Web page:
The other week I mentioned to some writer buddies that I see my website as "formal" and my blog as more "personal."
I've been thinking about that this morning and found another way to look at the same thing, and also apply it to my writing.
I produce a product -- my books. My website is like my showroom. Here are my wares, presented in a specific layout, and although there's some personal information, the website is designed to describe and sell my books, not to reveal a whole lot about me.
My blog is like the workroom in the back. Here's where I talk about how I produce the product. The nuts and bolts, the ups and downs, the highs and lows, the revisions and rewrites. Sometimes I invite folks into the lunchroom, where the discussion is less about the work than about what I'm watching on TV or books I've read. And sometimes I talk about my family.
But that's still less intimate than if I invited you into my home. This is where I invite my friends and family, where I'm the least formal and most truly "me" of all. Except for one other. Let's call that the bedroom, although I'm not talking about physical intimacy. I'm talking about emotional intimacy.
It's like that with the characters my books, too. Often (but not always) when the characters first meet, they are their "showroom" selves. It's them at their least intimate, most formal. Eventually, as they get more comfortable, they let the other character into the workroom, revealing more of themselves and how they work. Occasionally, they share lunch and talk about their family and friends.
Then, as they fall in love and become more comfortable, they invite the other character into their home, another level of intimacy. And finally, when they are in love, they reveal their most private, intimate self to the other alone.
This is the most common relationship journey I use, but as I said, not always. Sometimes the characters meet in the workroom, which means that if one then shifts to the "showroom" persona, the other character can be surprised and baffled by the change and believe that they were somehow deceived by the workroom persona, not realizing which one is actually the more representative. Or they could meet in the family persona, then switch to the workroom (confusing) or the showroom (really confusing). What has changed? Is it me? Is it the other person? Was my first impression right, or very, very wrong?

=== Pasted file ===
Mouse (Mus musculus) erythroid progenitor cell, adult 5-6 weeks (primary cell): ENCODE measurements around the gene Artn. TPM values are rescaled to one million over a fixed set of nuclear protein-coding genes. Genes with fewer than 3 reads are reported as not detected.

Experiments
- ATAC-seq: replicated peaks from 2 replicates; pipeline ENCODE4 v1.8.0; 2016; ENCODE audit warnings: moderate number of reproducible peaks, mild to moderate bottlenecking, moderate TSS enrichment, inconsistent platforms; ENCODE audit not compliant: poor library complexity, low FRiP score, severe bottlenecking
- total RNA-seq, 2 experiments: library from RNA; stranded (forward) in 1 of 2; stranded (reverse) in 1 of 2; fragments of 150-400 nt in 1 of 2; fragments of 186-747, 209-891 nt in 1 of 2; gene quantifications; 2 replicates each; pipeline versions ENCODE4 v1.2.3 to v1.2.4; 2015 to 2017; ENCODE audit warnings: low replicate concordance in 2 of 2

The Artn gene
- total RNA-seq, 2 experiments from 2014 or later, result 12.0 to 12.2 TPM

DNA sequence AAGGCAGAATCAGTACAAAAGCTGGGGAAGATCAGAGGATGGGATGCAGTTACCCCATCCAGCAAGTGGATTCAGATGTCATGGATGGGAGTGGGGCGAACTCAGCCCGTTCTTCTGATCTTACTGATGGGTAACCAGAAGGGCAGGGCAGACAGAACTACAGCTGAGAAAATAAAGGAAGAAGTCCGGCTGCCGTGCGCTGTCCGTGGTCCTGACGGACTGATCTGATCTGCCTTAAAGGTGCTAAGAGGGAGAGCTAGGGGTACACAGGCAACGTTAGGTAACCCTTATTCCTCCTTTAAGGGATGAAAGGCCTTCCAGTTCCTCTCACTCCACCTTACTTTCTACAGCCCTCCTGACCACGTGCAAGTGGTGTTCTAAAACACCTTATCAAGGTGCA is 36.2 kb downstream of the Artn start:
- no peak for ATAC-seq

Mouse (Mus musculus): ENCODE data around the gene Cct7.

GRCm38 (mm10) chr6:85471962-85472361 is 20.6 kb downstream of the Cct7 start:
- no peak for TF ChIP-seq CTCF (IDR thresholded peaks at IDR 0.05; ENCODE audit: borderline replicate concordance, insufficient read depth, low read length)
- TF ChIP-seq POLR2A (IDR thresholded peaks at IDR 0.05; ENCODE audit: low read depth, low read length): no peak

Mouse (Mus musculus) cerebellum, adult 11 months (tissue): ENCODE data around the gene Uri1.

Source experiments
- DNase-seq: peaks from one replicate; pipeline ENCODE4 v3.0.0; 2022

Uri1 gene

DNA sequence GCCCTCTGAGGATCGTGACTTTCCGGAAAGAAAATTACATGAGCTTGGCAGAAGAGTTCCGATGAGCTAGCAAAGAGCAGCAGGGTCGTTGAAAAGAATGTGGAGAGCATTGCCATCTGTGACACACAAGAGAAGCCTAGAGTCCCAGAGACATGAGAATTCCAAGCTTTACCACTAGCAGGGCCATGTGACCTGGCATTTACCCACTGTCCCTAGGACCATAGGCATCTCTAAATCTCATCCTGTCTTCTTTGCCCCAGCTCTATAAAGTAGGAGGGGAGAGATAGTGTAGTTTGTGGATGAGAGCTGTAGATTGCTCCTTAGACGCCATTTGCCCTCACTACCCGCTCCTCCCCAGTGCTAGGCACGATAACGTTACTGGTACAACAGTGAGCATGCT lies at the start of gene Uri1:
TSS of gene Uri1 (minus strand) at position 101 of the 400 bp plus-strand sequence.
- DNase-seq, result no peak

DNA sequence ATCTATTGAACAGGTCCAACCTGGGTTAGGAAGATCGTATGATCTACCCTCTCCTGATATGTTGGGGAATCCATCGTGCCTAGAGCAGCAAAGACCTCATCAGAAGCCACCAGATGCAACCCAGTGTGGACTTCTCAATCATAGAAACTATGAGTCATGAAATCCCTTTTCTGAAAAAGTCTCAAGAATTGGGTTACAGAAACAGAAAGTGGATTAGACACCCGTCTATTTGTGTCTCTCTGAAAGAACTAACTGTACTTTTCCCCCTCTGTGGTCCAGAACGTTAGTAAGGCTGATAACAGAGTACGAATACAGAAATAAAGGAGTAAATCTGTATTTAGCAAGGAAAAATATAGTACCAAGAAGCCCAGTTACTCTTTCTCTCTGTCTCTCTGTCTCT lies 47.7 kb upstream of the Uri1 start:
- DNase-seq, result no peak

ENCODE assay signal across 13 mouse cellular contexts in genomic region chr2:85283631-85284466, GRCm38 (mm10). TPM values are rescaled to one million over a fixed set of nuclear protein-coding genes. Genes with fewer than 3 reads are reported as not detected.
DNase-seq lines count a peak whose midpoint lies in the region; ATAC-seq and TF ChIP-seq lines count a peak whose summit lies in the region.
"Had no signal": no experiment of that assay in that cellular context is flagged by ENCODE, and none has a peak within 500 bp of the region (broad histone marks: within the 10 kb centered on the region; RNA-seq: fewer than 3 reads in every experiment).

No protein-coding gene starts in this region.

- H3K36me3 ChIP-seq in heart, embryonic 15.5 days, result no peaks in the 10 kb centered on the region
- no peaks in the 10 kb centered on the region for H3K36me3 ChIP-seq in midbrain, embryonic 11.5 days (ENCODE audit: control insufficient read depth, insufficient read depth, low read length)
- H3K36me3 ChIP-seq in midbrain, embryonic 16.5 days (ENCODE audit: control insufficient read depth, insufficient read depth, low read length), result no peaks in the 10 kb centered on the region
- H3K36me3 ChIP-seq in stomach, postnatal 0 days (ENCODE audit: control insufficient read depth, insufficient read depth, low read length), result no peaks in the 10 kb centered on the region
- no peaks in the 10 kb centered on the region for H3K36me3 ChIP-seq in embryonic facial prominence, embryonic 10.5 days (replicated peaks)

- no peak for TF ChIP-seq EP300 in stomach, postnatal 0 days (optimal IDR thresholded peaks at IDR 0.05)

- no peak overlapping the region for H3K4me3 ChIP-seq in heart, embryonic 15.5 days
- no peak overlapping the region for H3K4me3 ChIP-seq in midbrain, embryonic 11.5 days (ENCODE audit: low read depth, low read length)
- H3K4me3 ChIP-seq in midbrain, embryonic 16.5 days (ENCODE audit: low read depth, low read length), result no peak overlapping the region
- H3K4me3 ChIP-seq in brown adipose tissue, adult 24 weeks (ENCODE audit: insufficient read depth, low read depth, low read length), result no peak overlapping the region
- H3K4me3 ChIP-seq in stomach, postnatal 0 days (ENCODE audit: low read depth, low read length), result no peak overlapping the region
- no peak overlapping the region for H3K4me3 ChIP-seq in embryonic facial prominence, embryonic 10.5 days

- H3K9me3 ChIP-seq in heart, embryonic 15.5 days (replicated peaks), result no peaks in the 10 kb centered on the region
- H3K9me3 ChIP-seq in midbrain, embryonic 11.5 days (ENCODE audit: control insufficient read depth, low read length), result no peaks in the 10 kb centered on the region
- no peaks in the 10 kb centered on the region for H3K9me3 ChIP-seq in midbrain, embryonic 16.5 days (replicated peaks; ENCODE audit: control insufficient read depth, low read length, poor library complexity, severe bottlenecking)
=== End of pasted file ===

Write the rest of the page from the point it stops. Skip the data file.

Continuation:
If time and space is limited, as in a novella, sometimes I have to skip layers, going straight from showroom to home, or from workroom to home or home to bedroom or some other combination.
However, I always try to have at least two layers to the characters. I don't like it when I seem to be getting only one layer of a character -- usually the workroom or family version -- and that never changes. That's my definition of a one-dimensional character.
Does this mean your characters should behave totally differently depending on the circumstances? No. It's more subtle than that. People who meet me in different circumstances probably wouldn't notice a huge difference in behavior, except at the more extreme ends of the spectrum, say prior to a root canal versus Christmas morning. Usually, the biggest difference is in my own head. I feel differently.
So should your characters, especially since this is the advantage of a novel over film or other media -- we are privy to their thoughts and true feelings, regardless of their outward behavior. AKA the joy and power of point of view.
By being in a character's point of view and privy to their inner thoughts, we can reveal, for example, that even the most confident, apparently secure hero ain't necessarily so. He may be and feel supremely confident in the boardroom (when he's in showroom mode) but insecure in a family situation, although he continues to act confidently. Same behavior, but very different emotional underpinnings.
But that's only half of it, because I also want to know why. Showing me a character with layers is good, but to make it great, I need to know how and why they developed. For instance, what makes the hero so confident in showroom room, while the heroine would rather eat dirt than make a presentation? Why does the hero feel out of his depth in a family/friends situation, while the heroine blossoms? It isn't enough just to show me this. I need to know why, or I feel the job's only half done.
I've said it before, I'll say it again. Writing isn't easy, or simple. There's a lot more to it than somebody who only reads the finished product supposes.
Which is why, I suppose, I blog. :-)